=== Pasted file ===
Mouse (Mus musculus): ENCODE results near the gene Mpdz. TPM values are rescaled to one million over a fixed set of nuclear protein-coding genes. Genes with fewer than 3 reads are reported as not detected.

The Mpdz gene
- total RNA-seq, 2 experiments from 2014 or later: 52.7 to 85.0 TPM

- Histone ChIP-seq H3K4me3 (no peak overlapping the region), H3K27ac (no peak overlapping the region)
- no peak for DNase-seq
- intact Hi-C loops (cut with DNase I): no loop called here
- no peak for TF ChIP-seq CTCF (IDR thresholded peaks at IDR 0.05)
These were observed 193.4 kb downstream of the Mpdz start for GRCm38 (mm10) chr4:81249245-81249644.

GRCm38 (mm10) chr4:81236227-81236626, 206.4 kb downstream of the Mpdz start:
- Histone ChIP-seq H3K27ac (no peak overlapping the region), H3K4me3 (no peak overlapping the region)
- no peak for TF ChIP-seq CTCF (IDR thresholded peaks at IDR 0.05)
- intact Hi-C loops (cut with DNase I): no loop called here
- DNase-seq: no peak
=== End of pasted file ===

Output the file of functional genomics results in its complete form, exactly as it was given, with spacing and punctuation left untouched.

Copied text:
Mouse (Mus musculus): ENCODE results near the gene Mpdz. TPM values are rescaled to one million over a fixed set of nuclear protein-coding genes. Genes with fewer than 3 reads are reported as not detected.

The Mpdz gene
- total RNA-seq, 2 experiments from 2014 or later: 52.7 to 85.0 TPM

- Histone ChIP-seq H3K4me3 (no peak overlapping the region), H3K27ac (no peak overlapping the region)
- no peak for DNase-seq
- intact Hi-C loops (cut with DNase I): no loop called here
- no peak for TF ChIP-seq CTCF (IDR thresholded peaks at IDR 0.05)
These were observed 193.4 kb downstream of the Mpdz start for GRCm38 (mm10) chr4:81249245-81249644.

GRCm38 (mm10) chr4:81236227-81236626, 206.4 kb downstream of the Mpdz start:
- Histone ChIP-seq H3K27ac (no peak overlapping the region), H3K4me3 (no peak overlapping the region)
- no peak for TF ChIP-seq CTCF (IDR thresholded peaks at IDR 0.05)
- intact Hi-C loops (cut with DNase I): no loop called here
- DNase-seq: no peak